Disclaimer: Anyone attempting to perform this hardware installation or swap should have a current FULL BACKUP of all data before performing the steps!!! The author assumes no liability for any loss incurred by following the provided instructions.

So now that the disclaimer is out of the way, let’s get started with how to install a PERC 4i Card.

Shut down and power off the server, then unplug the power cords from the server and open the case. The red shaded area represents the space in which the PERC 4i card will be installed.

PowerEdge 1750 inside

PowerEdge 1750 inside

Obviously to install a PERC 4i card you need to have it handy, so discharge any static electricity from yourself and put on a static discharge bracelet. Open your PERC 4i card and place it within reach of the server.

Dell PERC 4i board and battery

Dell PERC 4i board and battery

If you are standing near the front panel of the server with the case fully opened you will see near the rear left a set of 4 white plastic standoffs with clips. They will match up with the holes in the corner of your PERC 4i card.

Gently position the PERC 4i card under the PCI slot edge first, then ensure all standoff posts are aligned to the holes on the PERC 4i card. When they are, press down on the right front and right rear corners with equal pressure until you hear the retainer clips snap to hold the card down. Then press the left side front and rear corners down also with equal pressure.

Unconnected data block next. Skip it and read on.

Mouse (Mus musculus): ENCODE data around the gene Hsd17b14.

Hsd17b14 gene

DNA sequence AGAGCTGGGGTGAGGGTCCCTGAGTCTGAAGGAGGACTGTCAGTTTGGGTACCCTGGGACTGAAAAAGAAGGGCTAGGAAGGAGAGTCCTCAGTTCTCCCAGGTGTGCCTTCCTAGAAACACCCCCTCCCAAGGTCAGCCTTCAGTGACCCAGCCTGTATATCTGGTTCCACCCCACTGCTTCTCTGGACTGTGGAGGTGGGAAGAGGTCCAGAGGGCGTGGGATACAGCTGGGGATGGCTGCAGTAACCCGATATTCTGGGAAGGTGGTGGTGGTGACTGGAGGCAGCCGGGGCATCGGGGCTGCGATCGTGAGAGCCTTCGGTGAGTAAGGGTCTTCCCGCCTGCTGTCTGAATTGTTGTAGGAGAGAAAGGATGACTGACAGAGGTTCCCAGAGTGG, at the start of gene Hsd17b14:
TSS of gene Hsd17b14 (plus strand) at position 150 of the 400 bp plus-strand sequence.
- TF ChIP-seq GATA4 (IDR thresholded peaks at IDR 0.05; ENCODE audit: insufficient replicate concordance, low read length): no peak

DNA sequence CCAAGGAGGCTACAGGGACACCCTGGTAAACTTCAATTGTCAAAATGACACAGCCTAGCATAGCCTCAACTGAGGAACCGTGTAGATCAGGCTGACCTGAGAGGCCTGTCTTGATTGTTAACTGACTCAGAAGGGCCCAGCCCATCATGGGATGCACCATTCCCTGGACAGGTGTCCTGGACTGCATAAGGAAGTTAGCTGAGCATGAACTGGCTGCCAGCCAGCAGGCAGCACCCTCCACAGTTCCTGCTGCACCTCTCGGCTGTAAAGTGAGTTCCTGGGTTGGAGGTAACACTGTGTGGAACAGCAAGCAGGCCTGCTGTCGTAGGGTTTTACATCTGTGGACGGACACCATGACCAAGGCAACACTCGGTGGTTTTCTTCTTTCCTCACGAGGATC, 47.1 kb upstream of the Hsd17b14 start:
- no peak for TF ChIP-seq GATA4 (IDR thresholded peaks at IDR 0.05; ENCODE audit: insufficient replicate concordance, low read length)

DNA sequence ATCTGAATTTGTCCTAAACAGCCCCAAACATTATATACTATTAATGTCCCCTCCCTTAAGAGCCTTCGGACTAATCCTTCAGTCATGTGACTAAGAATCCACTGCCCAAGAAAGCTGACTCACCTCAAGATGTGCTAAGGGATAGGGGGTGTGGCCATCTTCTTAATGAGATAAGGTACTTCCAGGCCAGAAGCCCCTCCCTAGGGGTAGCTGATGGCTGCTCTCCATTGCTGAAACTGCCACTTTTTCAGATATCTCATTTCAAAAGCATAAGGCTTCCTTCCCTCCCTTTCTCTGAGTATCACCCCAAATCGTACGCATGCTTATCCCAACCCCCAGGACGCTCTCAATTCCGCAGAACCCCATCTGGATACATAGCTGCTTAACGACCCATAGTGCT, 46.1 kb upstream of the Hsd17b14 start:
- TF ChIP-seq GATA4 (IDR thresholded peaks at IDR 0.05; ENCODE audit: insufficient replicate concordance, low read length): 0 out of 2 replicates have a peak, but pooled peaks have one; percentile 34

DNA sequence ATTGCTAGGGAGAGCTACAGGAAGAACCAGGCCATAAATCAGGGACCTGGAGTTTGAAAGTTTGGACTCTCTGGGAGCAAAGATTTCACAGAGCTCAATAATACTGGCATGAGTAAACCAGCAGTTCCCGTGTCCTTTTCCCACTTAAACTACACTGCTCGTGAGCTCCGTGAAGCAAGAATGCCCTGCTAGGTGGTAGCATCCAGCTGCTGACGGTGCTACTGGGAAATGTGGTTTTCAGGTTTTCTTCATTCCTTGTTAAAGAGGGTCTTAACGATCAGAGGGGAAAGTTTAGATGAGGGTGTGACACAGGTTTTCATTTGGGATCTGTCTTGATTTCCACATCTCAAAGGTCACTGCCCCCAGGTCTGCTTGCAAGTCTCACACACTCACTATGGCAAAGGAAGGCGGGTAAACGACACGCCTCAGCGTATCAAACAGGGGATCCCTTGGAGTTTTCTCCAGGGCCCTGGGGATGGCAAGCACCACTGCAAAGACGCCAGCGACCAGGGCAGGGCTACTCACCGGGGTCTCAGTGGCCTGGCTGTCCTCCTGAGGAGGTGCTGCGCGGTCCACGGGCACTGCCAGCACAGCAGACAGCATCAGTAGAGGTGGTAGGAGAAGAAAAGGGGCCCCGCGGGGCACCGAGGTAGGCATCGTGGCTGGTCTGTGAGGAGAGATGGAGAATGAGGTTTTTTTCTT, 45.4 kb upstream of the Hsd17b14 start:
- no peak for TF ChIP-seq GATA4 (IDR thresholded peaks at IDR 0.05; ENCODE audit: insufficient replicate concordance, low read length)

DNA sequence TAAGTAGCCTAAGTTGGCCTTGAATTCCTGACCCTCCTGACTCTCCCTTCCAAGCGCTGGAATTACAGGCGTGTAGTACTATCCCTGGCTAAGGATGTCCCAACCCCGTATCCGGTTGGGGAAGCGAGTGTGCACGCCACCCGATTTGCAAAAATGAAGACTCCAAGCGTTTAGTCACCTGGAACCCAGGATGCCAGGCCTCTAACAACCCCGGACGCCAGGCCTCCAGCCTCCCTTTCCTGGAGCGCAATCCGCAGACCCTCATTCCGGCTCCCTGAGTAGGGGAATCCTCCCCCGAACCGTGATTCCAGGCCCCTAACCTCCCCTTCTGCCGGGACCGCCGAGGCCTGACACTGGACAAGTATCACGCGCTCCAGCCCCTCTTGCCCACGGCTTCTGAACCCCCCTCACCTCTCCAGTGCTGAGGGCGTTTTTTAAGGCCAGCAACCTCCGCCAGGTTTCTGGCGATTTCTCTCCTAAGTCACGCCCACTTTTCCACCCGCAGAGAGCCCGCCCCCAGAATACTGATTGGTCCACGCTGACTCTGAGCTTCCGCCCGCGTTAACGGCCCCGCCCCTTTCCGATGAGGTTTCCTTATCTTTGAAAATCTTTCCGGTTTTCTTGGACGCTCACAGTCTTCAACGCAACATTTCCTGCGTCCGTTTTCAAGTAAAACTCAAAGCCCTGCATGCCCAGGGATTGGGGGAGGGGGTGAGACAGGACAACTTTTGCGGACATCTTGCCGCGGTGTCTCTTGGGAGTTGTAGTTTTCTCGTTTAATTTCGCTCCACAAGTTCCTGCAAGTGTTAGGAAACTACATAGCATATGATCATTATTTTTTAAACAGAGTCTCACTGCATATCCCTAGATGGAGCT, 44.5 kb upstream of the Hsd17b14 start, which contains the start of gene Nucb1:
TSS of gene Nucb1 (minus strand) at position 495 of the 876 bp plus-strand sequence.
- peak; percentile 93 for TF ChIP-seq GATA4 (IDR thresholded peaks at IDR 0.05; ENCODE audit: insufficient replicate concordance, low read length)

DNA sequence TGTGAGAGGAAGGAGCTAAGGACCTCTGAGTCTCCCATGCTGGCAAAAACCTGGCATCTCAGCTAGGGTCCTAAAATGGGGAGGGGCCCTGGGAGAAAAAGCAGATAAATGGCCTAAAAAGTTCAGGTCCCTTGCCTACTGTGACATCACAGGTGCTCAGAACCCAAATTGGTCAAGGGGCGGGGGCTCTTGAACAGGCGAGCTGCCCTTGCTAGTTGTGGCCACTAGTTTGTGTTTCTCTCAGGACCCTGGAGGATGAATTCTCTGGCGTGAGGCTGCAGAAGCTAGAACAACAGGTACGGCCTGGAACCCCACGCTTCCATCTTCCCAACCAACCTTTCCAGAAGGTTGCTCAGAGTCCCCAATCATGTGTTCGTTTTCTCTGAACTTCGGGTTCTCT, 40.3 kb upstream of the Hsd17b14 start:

PowerEdge 1750 with PERC 4i Installed

PowerEdge 1750 with PERC 4i Installed

Next if you have the optional battery backup for the write cache, look towards the front of the server (closest to you) just behind the backplane. There are two sets of the white plastic standoffs, one for a DRAC and then two outside the 4 standoffs for the DRAC. The furthest right and the furthest left standoffs are the ones to use. Please don’t forget to connect the battery to the mainboard. There is a screenprinted label on the mainboard which says “RAID BAT”, the connector is near the rear left corner of a QLogic chip on our mainboard. The connector is keyed so it should only fit on one direction.

After lining up the holes in the battery holder with the white plastic standoffs, press evenly  on both ends of the RAID battery holder (the black plastic half moon shape) to attach it to the motherboard. After the battery backup is installed, it should look like this (note red shaded area in photo).


Poweredge write cache battery installed

Poweredge write cache battery installed

After you verify that the battery is connected to the board you are ready to power up your server. Close the case, reconnect your power cable and power on your server.  You should see confirmation during the boot process that the PERC 4i card is installed and the battery backup is working.


Free Public DNS servers are a great gift to the internet community and home users should make use of them whenever they can. For those of you who don’t know what DNS servers do, they help you surf the web more easily. If you want to get to, you type in “” to your web browser and voila- you’re at a second later. Behind the scenes what just happened (measured in milliseconds) is your computer sent a message to a Domain Name System server and said “what IP address is”, the DNS server replied “” so then your PC opens a connection with the IP address to get walmart’s main web page along with all the pictures and text to tell you about their prices and product offerings.